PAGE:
Flying Down the Highway 1972

In the summer of 1972 my friend Peter Gore and I hitchhiked from Boston to San Francisco. Both of us were longhairs. Rides came fast and ne driver had a Super B. Lucky drove 110mph from Omaha to Reno. Lucky dropped at the foothills of the Sierras. We stood on the highway for thirty minutes.

A Riviera stopped on the shoulder.

The occupants were four elderly convicts just out of prison. They were drinking whiskey. It was noon and the temperature was 100 degrees. Peter wasn’t too keen on taking this ride, but the wizened driver asked, “Can you drive us into Frisco. I got me a girl there.”

“No problem.” Their ride was a brand-new Riviera. V-8 metallic red with a white hardtop. I liked fast cars.

Peter sat in back and I took the wheel to drive about 110 through the mountains. The old-age convicts gulped down that first bottle and sucked down a second. The windows were open to the wind and their skin was stained with salty perspiration.

Slightly outside of San Francisco one of the reformed prisoners said that he wanted to drive.


I pulled into a Phillips 66 and we got out of the car.

“Ain’t you coming with us?” He was in no condition to drive.

“I don’t think you should drive.”

“And why not?”

“Because you’ve been drinking.” I wasn’t throwing a stone. I like my drink too.

“What you know about drinking and driving?” He slipped into the car and held the steering wheel with shaking hands. “See you later, suckers.”

The Riviera pulled out of the gas station.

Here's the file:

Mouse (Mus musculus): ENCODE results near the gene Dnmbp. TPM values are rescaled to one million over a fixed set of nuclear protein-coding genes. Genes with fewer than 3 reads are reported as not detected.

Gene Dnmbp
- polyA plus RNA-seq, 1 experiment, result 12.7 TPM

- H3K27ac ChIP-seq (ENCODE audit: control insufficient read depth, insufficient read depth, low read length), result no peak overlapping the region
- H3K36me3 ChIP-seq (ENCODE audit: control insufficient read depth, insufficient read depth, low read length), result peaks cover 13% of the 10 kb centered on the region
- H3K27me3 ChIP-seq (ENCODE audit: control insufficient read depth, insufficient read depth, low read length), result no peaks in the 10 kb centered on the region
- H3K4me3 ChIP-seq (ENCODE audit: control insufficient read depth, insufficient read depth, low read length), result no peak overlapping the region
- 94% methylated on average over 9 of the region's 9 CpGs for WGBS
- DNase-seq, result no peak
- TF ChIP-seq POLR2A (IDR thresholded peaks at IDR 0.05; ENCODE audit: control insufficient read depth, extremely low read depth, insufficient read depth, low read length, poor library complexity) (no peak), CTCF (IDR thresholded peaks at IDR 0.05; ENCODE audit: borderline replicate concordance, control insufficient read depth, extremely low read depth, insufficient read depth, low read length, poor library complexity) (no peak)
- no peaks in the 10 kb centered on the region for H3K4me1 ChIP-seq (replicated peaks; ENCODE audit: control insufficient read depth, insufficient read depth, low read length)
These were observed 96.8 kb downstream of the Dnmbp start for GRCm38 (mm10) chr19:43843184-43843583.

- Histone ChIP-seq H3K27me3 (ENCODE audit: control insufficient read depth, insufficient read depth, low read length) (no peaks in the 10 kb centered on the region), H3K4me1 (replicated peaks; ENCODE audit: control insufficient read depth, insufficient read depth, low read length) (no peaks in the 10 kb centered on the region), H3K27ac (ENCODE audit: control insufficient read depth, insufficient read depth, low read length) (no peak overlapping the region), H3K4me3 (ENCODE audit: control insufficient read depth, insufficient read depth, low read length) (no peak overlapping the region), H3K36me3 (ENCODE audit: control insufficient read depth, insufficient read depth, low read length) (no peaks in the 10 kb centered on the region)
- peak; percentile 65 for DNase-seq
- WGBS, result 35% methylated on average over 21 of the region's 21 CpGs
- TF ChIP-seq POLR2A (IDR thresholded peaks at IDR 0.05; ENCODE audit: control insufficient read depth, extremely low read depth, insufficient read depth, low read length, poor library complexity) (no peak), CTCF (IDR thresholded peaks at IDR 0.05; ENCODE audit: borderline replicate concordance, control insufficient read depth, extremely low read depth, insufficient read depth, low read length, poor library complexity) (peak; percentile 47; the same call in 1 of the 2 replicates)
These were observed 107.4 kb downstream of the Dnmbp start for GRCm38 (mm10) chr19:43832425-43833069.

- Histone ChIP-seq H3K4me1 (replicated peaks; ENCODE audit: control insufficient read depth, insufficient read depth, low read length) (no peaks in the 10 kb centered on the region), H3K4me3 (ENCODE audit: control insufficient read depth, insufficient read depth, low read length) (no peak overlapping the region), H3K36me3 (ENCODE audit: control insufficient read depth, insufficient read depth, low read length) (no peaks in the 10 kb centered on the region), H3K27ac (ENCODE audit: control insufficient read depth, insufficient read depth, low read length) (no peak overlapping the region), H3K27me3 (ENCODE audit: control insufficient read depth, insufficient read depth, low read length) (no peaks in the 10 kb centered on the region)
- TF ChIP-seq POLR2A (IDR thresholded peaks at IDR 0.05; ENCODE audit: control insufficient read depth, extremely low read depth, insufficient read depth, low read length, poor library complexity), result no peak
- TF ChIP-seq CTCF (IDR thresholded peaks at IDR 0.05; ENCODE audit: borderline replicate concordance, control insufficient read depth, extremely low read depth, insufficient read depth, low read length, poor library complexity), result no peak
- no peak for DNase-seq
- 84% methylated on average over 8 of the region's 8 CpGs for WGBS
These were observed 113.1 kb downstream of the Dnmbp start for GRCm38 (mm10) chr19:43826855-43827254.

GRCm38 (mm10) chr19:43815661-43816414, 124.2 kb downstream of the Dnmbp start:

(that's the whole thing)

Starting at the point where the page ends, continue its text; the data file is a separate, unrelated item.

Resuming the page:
“I’m glad to be out of that car.” It had been a long ride for Peter.

“”We too.” I pointed to the Riviera, which was stopped before the road. The reverse taillights came on and the car backed into the gas station past us and rolled over the gas pumps. They exploded, engulfing the car with flames. The convicts were struggling to get out of the fire trap.

Peter and I pulled them out one by one, as the station attendant doused the fire with an extinguisher.

“Why you leave the car in reverse?” The driver asked with a tongue thickened by whiskey.

“Me?” I stepped up to him. He might have been a convict, but I was younger by a good 30 years. “I didn’t do nothing wrong.”

A state trooper pulled into the gas station.

The convict told him his side, blaming me. My version was more believable, for the cop came over to me after his radio call and said, “That car is stolen. Best you go unless you want to spend more time with your friends.”

“We’re going.” Peter picked up his bag and we went over to the highway. I stuck out my thumb.

A hippie gave us a ride ten minutes later.

Our trip from coast to coast took us 47 hours hours. It could have taken a lifetime if it wasn’t for the cop. We were three years late for Frisco’s summer of live. Groovy times was gone, but that night we crashed in a pseudo-guru’s flat.

It was very groovy to be off the road.

Safe and sound.

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